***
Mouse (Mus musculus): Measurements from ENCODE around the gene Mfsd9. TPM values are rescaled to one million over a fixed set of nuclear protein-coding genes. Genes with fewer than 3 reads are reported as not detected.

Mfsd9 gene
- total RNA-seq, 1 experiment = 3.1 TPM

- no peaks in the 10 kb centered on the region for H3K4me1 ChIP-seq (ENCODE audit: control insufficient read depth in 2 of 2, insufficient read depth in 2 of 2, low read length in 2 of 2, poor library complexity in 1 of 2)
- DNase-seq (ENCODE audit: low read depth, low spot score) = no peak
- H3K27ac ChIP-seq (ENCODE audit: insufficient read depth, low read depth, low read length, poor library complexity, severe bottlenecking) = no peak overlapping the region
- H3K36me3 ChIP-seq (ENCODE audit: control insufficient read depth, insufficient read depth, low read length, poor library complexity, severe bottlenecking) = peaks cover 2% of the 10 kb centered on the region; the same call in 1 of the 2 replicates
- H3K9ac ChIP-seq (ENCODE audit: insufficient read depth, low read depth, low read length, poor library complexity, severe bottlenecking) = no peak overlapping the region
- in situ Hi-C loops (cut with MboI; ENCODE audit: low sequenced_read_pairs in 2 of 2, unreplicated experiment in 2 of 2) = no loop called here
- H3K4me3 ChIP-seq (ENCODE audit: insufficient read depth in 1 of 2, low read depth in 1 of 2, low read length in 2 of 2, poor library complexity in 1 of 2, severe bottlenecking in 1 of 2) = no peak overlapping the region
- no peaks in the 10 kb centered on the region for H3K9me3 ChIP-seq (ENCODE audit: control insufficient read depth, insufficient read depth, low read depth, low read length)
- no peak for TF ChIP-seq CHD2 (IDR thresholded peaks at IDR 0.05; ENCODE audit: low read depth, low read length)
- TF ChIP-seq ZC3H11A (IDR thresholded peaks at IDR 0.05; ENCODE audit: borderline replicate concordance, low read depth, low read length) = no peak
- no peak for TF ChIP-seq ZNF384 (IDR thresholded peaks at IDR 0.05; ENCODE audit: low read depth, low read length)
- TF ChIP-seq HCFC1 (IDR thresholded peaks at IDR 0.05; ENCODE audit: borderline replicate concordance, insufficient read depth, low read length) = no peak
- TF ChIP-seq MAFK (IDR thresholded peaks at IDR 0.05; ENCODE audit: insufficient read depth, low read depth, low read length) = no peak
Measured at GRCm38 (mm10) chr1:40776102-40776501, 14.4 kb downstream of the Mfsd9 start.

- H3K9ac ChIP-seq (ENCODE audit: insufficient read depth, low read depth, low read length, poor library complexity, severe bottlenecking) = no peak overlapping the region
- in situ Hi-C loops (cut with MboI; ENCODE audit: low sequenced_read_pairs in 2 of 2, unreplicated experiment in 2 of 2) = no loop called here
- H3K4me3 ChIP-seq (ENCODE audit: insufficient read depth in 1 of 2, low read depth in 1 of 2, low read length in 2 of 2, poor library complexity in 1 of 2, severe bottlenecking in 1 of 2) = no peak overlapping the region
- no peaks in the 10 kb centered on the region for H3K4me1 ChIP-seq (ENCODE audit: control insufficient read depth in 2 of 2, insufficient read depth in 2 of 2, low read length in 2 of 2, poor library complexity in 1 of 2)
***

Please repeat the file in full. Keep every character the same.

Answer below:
Mouse (Mus musculus): Measurements from ENCODE around the gene Mfsd9. TPM values are rescaled to one million over a fixed set of nuclear protein-coding genes. Genes with fewer than 3 reads are reported as not detected.

Mfsd9 gene
- total RNA-seq, 1 experiment = 3.1 TPM

- no peaks in the 10 kb centered on the region for H3K4me1 ChIP-seq (ENCODE audit: control insufficient read depth in 2 of 2, insufficient read depth in 2 of 2, low read length in 2 of 2, poor library complexity in 1 of 2)
- DNase-seq (ENCODE audit: low read depth, low spot score) = no peak
- H3K27ac ChIP-seq (ENCODE audit: insufficient read depth, low read depth, low read length, poor library complexity, severe bottlenecking) = no peak overlapping the region
- H3K36me3 ChIP-seq (ENCODE audit: control insufficient read depth, insufficient read depth, low read length, poor library complexity, severe bottlenecking) = peaks cover 2% of the 10 kb centered on the region; the same call in 1 of the 2 replicates
- H3K9ac ChIP-seq (ENCODE audit: insufficient read depth, low read depth, low read length, poor library complexity, severe bottlenecking) = no peak overlapping the region
- in situ Hi-C loops (cut with MboI; ENCODE audit: low sequenced_read_pairs in 2 of 2, unreplicated experiment in 2 of 2) = no loop called here
- H3K4me3 ChIP-seq (ENCODE audit: insufficient read depth in 1 of 2, low read depth in 1 of 2, low read length in 2 of 2, poor library complexity in 1 of 2, severe bottlenecking in 1 of 2) = no peak overlapping the region
- no peaks in the 10 kb centered on the region for H3K9me3 ChIP-seq (ENCODE audit: control insufficient read depth, insufficient read depth, low read depth, low read length)
- no peak for TF ChIP-seq CHD2 (IDR thresholded peaks at IDR 0.05; ENCODE audit: low read depth, low read length)
- TF ChIP-seq ZC3H11A (IDR thresholded peaks at IDR 0.05; ENCODE audit: borderline replicate concordance, low read depth, low read length) = no peak
- no peak for TF ChIP-seq ZNF384 (IDR thresholded peaks at IDR 0.05; ENCODE audit: low read depth, low read length)
- TF ChIP-seq HCFC1 (IDR thresholded peaks at IDR 0.05; ENCODE audit: borderline replicate concordance, insufficient read depth, low read length) = no peak
- TF ChIP-seq MAFK (IDR thresholded peaks at IDR 0.05; ENCODE audit: insufficient read depth, low read depth, low read length) = no peak
Measured at GRCm38 (mm10) chr1:40776102-40776501, 14.4 kb downstream of the Mfsd9 start.

- H3K9ac ChIP-seq (ENCODE audit: insufficient read depth, low read depth, low read length, poor library complexity, severe bottlenecking) = no peak overlapping the region
- in situ Hi-C loops (cut with MboI; ENCODE audit: low sequenced_read_pairs in 2 of 2, unreplicated experiment in 2 of 2) = no loop called here
- H3K4me3 ChIP-seq (ENCODE audit: insufficient read depth in 1 of 2, low read depth in 1 of 2, low read length in 2 of 2, poor library complexity in 1 of 2, severe bottlenecking in 1 of 2) = no peak overlapping the region
- no peaks in the 10 kb centered on the region for H3K4me1 ChIP-seq (ENCODE audit: control insufficient read depth in 2 of 2, insufficient read depth in 2 of 2, low read length in 2 of 2, poor library complexity in 1 of 2)